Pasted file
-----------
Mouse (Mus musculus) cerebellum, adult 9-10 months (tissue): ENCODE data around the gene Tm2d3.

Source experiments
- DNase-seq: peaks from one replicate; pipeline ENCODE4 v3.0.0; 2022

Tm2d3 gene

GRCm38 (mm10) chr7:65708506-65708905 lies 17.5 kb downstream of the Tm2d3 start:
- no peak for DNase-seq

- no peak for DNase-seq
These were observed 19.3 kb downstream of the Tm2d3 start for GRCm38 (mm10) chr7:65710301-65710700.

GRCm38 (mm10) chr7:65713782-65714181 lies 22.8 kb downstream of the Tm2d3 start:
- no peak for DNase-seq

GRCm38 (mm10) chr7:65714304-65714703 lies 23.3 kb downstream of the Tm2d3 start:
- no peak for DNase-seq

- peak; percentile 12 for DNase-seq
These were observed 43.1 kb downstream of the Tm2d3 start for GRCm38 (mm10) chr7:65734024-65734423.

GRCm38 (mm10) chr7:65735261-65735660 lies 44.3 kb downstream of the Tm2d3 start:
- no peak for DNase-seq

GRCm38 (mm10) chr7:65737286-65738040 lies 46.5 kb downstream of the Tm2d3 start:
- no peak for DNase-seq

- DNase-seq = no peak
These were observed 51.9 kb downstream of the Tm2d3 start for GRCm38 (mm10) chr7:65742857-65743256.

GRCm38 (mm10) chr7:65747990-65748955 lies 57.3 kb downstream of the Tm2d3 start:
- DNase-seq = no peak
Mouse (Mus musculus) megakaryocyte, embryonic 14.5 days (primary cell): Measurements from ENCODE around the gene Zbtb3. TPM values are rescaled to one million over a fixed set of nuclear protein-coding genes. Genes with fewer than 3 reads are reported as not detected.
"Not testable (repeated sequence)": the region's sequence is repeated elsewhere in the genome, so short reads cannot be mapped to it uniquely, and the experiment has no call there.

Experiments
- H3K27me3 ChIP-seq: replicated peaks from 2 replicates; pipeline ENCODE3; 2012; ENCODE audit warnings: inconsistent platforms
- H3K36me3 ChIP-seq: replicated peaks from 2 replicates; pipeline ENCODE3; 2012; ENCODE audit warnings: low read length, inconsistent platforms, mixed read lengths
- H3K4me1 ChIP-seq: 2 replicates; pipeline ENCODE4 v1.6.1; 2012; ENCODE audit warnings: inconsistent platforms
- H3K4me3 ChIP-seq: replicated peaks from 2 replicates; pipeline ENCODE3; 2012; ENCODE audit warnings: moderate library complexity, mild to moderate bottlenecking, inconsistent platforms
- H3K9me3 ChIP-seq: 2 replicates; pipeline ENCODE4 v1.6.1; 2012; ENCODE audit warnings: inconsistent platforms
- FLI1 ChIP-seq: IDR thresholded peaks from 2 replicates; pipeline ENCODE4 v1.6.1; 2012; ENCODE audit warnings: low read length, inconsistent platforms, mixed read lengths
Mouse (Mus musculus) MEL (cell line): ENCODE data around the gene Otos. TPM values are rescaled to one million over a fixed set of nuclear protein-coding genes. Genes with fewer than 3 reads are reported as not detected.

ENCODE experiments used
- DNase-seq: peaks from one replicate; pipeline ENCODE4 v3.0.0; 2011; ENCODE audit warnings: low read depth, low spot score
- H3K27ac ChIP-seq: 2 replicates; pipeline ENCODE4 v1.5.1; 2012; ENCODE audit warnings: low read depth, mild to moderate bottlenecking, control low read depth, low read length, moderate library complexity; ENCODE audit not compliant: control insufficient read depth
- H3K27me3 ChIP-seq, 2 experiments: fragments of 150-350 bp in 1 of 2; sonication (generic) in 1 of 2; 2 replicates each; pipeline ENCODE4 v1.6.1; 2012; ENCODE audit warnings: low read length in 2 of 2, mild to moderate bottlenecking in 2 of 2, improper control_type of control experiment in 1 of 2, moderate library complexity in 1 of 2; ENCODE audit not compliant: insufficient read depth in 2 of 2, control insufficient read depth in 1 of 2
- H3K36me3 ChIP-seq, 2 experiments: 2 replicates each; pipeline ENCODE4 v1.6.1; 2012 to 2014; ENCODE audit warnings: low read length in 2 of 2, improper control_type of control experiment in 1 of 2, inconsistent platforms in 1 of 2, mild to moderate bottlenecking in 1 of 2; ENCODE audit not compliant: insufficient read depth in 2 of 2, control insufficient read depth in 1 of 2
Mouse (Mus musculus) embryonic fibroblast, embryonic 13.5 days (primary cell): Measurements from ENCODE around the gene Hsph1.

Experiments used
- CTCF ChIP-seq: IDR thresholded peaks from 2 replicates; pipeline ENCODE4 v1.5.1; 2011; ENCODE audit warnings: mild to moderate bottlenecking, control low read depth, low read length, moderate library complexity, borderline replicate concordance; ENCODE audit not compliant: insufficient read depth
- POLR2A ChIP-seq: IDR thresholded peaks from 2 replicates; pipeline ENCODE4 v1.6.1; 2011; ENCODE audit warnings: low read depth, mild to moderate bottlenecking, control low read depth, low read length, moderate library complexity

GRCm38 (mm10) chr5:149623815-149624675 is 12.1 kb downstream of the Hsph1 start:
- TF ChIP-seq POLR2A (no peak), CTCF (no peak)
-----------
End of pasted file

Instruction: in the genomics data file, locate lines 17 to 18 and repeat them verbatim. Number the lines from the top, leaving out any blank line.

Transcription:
GRCm38 (mm10) chr7:65737286-65738040 lies 46.5 kb downstream of the Tm2d3 start:
- no peak for DNase-seq